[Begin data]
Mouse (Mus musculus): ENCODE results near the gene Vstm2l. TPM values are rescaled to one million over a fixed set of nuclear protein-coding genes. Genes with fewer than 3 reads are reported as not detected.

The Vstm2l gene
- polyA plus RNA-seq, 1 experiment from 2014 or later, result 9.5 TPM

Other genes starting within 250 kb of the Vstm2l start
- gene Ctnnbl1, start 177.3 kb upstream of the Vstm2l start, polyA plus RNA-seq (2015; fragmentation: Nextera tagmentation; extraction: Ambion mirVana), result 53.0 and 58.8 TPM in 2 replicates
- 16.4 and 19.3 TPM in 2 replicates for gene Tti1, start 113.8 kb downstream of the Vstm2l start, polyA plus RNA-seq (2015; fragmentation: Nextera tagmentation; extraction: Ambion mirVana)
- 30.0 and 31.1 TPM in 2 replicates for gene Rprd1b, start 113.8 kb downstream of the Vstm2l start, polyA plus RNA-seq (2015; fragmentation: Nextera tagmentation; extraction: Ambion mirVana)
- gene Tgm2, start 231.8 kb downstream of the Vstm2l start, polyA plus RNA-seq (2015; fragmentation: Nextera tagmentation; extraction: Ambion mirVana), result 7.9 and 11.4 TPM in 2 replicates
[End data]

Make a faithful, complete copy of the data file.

Mouse (Mus musculus): ENCODE results near the gene Vstm2l. TPM values are rescaled to one million over a fixed set of nuclear protein-coding genes. Genes with fewer than 3 reads are reported as not detected.

The Vstm2l gene
- polyA plus RNA-seq, 1 experiment from 2014 or later, result 9.5 TPM

Other genes starting within 250 kb of the Vstm2l start
- gene Ctnnbl1, start 177.3 kb upstream of the Vstm2l start, polyA plus RNA-seq (2015; fragmentation: Nextera tagmentation; extraction: Ambion mirVana), result 53.0 and 58.8 TPM in 2 replicates
- 16.4 and 19.3 TPM in 2 replicates for gene Tti1, start 113.8 kb downstream of the Vstm2l start, polyA plus RNA-seq (2015; fragmentation: Nextera tagmentation; extraction: Ambion mirVana)
- 30.0 and 31.1 TPM in 2 replicates for gene Rprd1b, start 113.8 kb downstream of the Vstm2l start, polyA plus RNA-seq (2015; fragmentation: Nextera tagmentation; extraction: Ambion mirVana)
- gene Tgm2, start 231.8 kb downstream of the Vstm2l start, polyA plus RNA-seq (2015; fragmentation: Nextera tagmentation; extraction: Ambion mirVana), result 7.9 and 11.4 TPM in 2 replicates